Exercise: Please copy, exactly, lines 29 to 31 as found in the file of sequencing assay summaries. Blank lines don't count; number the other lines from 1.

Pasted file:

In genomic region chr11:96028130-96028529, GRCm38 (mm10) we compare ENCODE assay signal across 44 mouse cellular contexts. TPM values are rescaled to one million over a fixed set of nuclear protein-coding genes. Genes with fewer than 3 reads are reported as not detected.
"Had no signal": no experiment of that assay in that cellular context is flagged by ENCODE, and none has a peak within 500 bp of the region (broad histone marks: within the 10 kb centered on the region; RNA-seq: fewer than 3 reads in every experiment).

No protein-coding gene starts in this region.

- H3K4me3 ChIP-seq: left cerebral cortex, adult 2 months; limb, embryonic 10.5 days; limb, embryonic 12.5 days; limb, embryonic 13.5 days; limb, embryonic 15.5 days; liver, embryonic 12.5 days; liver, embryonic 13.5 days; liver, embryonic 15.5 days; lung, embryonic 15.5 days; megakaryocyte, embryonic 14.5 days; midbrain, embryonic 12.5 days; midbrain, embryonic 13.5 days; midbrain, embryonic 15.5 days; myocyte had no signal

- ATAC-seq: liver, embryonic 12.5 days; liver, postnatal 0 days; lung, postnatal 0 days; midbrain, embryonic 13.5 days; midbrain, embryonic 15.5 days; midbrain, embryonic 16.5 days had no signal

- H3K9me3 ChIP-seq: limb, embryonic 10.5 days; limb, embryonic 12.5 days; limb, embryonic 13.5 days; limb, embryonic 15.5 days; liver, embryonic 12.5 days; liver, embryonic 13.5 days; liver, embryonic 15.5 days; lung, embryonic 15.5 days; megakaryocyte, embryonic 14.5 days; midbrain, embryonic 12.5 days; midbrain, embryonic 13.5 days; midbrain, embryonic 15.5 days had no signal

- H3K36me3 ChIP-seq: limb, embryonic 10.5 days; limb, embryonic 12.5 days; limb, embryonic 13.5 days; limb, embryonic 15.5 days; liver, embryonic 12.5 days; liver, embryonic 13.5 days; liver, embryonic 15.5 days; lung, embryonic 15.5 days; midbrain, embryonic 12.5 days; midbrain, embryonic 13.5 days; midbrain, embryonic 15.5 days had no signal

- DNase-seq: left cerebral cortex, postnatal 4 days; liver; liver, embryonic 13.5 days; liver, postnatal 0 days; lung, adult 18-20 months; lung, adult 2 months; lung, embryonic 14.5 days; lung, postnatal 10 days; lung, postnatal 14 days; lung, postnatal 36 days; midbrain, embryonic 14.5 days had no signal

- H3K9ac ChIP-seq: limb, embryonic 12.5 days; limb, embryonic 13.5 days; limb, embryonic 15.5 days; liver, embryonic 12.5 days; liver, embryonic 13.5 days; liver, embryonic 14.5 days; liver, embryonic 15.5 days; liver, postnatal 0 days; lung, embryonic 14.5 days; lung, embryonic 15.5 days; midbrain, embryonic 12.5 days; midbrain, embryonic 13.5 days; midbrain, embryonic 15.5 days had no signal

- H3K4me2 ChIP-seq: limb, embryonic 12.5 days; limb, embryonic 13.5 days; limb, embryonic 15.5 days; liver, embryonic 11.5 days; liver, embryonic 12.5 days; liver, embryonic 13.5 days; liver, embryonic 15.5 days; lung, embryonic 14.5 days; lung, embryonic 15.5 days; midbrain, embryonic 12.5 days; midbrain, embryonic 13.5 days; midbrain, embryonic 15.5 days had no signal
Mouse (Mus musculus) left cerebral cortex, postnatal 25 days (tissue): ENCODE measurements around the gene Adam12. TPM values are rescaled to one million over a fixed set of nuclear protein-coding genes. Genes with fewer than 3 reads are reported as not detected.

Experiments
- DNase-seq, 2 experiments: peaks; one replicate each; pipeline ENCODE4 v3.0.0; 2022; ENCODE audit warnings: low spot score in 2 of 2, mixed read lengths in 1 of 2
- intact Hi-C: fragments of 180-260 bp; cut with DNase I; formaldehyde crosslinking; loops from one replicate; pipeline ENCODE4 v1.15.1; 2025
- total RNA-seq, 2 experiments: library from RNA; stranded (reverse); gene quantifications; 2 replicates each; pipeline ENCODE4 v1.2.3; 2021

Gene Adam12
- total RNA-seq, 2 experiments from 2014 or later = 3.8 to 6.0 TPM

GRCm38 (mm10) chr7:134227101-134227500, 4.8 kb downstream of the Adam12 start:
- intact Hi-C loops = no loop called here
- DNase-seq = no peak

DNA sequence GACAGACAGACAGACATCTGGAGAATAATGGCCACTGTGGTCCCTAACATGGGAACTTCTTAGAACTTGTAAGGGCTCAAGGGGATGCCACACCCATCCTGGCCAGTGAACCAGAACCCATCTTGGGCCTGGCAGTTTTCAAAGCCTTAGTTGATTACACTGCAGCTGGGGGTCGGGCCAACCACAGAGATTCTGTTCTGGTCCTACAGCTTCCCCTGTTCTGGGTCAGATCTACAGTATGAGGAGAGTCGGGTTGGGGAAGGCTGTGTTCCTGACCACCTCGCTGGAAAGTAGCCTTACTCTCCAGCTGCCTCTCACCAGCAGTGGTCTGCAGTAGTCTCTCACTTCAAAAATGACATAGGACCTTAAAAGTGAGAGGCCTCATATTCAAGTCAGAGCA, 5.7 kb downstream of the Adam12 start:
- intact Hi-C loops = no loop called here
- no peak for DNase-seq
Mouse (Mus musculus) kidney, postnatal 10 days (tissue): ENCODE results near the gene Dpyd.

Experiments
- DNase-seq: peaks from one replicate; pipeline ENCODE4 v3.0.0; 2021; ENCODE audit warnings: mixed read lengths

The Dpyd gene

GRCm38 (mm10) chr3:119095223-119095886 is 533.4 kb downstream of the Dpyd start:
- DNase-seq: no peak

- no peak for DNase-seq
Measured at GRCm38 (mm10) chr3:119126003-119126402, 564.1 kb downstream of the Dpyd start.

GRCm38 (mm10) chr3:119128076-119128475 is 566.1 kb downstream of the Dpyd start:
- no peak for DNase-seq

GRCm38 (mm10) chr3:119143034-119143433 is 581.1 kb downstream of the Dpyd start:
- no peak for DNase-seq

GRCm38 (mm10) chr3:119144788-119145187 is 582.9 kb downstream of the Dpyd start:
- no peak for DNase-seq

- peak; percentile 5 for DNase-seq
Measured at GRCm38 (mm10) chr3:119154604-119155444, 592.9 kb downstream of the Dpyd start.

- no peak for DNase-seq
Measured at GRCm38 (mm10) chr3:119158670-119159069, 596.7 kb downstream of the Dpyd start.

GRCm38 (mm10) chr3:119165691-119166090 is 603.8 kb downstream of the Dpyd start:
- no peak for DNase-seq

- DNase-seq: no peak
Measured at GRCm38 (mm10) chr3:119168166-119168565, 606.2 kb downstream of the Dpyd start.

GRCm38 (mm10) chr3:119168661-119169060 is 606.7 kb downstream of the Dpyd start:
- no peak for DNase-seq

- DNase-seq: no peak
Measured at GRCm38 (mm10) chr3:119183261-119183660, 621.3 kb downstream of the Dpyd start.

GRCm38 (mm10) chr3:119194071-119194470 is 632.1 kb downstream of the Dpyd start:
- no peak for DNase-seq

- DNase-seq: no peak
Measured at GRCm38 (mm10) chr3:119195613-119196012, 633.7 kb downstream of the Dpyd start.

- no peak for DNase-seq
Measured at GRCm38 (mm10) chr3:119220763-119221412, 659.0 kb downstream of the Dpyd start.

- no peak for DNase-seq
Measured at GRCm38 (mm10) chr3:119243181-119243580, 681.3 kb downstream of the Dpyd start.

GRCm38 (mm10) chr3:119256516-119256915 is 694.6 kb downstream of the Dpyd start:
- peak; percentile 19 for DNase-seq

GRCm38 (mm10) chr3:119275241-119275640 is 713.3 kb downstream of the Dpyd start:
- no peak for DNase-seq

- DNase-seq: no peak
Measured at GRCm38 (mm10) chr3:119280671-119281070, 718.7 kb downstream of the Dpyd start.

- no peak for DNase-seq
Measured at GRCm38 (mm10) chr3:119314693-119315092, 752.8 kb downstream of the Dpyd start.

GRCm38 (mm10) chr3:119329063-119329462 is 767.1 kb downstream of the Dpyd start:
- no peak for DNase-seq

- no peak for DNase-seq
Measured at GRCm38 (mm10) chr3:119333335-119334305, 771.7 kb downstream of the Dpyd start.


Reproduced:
- DNase-seq: no peak

- no peak for DNase-seq
Measured at GRCm38 (mm10) chr3:119126003-119126402, 564.1 kb downstream of the Dpyd start.